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In One Person by [Irving, John]
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In One Person Kindle Edition

3.7 out of 5 stars 87 customer reviews

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Length: 450 pages Word Wise: Enabled Enhanced Typesetting: Enabled
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Product Description

Review

"This wonderful novel is an epic, moving survey of 70 years of sexual revolution" (The Times)

"Deeply enjoyable... a comic celebration of polymorphous perversity, and of literature" (Guardian)

"Irving has rarely written with the gorgeous poise and control he musters here" (Financial Times)

"In One Person gives a lot. It's funny, as you would expect. It's risky in what it exposes. Tolerance, in a John Irving novel is not about anything goes; it's what happens when we face our own desires honestly, whether we act on them or not" (Jeanette Winterson)

"A brave and hugely affecting depiction of how in one life (sexual and otherwise) we contain multitudes" (Elle)

Book Description

Spanning fifty years, In One Person is an breathtaking examination of sexual identity

Product details

  • Format: Kindle Edition
  • File Size: 2147 KB
  • Print Length: 450 pages
  • Publisher: Transworld Digital (10 May 2012)
  • Sold by: Amazon Media EU S.à r.l.
  • Language: English
  • ASIN: B007NG935C
  • Text-to-Speech: Enabled
  • X-Ray:
  • Word Wise: Enabled
  • Enhanced Typesetting: Enabled
  • Average Customer Review: 3.7 out of 5 stars 87 customer reviews
  • Amazon Bestsellers Rank: #89,218 Paid in Kindle Store (See Top 100 Paid in Kindle Store)
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Customer Reviews

Top Customer Reviews

Format: Hardcover
"In One Person" is a sensitive story of sexual identity, narrated by a bisexual writer who is now in his later years, recalling not only his own coming to terms with his sexuality and attraction to men, women and transgenders while at school in a New England school, but also his later years and the devastating impact of the AIDS virus in 1980s America. At times the content is quite graphic, but John Irving captures the outsider's feelings beautifully in this tale of secrecy in a confusing world of identity.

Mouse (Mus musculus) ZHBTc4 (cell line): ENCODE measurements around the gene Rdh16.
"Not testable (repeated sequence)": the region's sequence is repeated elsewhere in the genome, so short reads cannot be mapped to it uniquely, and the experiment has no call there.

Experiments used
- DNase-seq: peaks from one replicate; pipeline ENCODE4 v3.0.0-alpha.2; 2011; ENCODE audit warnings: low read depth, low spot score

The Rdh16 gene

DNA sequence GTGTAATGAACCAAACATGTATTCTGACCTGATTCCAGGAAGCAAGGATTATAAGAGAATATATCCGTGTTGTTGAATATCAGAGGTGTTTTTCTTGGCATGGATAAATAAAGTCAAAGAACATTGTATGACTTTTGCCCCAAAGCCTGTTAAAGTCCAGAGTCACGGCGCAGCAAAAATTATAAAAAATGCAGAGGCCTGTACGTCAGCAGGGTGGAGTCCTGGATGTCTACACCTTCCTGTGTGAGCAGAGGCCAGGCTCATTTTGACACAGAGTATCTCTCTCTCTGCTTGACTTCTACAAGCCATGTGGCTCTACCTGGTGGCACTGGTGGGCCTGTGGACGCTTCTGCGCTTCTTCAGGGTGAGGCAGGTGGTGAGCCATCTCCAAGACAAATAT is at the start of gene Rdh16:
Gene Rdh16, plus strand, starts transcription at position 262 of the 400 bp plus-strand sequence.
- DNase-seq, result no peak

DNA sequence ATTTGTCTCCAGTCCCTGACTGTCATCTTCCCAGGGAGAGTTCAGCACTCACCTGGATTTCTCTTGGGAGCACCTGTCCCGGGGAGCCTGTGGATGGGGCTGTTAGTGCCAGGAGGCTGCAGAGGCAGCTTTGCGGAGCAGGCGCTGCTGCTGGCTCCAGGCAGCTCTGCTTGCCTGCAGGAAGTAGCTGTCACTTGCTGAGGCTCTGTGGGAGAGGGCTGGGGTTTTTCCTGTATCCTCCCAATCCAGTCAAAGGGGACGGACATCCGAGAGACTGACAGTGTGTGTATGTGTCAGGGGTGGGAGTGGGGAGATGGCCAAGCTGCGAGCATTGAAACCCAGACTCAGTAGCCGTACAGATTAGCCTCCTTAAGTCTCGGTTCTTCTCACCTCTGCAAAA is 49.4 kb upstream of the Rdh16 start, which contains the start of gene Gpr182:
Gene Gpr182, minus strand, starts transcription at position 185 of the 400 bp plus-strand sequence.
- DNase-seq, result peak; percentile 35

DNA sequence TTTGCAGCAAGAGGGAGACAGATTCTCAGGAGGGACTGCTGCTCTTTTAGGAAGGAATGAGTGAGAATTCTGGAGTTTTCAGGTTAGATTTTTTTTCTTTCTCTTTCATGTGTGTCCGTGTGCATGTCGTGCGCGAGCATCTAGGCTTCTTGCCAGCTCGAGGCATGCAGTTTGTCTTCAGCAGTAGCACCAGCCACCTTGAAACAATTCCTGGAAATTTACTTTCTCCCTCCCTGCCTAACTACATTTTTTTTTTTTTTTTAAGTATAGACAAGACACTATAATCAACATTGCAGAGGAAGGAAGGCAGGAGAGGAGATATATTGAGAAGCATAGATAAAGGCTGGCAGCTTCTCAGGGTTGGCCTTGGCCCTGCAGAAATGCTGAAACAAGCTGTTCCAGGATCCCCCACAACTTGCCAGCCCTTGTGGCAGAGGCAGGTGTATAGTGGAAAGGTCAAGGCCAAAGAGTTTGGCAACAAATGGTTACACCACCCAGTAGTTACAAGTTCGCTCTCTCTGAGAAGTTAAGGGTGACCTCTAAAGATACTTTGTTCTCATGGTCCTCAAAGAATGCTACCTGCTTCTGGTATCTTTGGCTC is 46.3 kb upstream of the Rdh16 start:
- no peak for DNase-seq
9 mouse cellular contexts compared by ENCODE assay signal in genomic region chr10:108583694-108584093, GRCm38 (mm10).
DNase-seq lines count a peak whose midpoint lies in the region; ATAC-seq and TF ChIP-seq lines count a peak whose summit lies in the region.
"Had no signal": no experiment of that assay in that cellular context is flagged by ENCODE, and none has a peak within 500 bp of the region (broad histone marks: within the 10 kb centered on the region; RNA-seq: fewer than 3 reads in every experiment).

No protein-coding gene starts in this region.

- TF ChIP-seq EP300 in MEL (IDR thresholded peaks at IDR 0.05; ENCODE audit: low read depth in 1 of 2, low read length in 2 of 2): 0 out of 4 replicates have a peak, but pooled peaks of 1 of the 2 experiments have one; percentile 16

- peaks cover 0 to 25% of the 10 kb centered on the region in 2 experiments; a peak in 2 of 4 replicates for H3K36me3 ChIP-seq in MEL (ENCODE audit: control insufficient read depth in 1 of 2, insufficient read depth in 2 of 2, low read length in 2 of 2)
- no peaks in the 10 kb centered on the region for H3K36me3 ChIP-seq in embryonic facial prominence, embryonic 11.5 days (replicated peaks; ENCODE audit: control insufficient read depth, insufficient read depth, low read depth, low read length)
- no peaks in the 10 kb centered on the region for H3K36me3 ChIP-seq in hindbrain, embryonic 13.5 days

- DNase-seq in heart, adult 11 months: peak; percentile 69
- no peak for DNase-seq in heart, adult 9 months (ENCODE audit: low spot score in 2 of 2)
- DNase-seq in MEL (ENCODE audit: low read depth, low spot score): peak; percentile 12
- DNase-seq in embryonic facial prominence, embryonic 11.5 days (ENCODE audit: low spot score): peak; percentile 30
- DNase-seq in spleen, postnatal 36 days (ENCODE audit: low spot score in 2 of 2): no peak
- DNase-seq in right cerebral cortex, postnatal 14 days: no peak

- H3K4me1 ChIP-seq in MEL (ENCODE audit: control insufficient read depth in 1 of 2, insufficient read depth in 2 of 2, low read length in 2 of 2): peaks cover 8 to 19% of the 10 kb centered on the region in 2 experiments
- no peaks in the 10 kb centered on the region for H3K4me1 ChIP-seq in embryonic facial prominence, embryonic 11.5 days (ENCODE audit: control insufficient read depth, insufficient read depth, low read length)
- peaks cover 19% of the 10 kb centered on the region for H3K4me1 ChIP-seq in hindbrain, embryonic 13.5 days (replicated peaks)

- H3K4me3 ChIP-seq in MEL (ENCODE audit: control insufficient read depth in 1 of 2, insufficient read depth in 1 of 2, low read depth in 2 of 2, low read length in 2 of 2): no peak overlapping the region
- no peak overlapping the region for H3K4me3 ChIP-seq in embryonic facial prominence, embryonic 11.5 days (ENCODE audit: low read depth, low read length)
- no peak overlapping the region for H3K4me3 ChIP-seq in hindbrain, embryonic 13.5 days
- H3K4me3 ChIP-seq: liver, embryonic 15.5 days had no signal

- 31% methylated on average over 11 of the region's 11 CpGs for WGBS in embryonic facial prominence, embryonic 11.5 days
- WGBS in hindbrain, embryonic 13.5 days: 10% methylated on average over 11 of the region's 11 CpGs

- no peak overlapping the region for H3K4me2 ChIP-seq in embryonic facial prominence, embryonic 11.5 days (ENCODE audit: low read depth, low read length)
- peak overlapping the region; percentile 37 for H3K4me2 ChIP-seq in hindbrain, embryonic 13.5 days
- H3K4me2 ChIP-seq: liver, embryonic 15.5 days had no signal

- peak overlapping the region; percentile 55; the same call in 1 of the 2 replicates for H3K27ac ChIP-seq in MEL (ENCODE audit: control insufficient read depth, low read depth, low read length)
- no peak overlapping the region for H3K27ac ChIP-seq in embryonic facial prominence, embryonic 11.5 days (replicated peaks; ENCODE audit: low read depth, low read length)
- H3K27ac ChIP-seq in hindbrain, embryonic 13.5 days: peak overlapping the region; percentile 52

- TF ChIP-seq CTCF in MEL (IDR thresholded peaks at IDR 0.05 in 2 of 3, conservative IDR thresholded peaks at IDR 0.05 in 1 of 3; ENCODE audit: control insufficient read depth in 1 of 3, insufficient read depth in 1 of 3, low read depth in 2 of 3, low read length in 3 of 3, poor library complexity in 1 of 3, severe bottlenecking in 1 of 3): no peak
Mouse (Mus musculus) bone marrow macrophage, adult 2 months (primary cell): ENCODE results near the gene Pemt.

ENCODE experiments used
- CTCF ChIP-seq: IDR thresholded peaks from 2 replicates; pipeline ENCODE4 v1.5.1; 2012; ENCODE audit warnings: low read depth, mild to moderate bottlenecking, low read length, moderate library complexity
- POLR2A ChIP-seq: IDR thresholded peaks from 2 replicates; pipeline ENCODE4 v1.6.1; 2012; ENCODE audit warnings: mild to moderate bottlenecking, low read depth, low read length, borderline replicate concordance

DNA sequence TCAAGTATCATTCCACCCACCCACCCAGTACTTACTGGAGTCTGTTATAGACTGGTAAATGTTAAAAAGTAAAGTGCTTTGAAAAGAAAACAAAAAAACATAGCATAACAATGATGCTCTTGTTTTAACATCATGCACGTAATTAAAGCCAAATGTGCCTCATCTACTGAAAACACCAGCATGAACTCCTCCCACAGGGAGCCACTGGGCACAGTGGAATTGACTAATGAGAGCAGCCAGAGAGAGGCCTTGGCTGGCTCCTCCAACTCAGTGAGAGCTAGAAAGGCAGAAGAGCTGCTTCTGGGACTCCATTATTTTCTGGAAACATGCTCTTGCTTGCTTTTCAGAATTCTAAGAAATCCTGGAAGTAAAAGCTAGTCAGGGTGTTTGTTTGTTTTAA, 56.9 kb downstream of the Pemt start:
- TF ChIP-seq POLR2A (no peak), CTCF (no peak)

Irving is always at his best when it comes to writing about outsiders and is at his most effective when he writes with passion and anger at the treatment of those individuals. It's somewhat ironic that the late 1970s and 1980s have such a devastating impact on the theatrical characters in this story as this was the decade that saw Irving's own output reach such a consistently high standard with books such as "The World According to Garp", "A Prayer for Owen Meany" and "The Cider House Rules". Since that period his output has been more patchy, but this marks a return to something like his very best form. As partly with "Garp" its focus is on people's attitudes to sexual differences.

There are plenty of Irving standards in the book. There's the New England setting, the college life, the wrestling team, Vienna, absent parents, writers, sexual variations and the main character even has a speech impediment, albeit not quite so distinctive as Owen Meany's. As one character rails to the writer-narrator at one point: "You create all these characters who are so sexually `different' as you might call them ... and then you expect us to sympathize with them, or feel sorry for them, or something".
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Format: Hardcover
In Irving's previous novels, we encounter multi-dimensional, multi-faceted characters that engage, touch and move us. Sometimes, the background contains recurring themes (rape, violence against women, abortion) against which their lives unfold. But the story, the lives and interactions of the characters are always primary, and the message inevitably and inexorably emerges from these.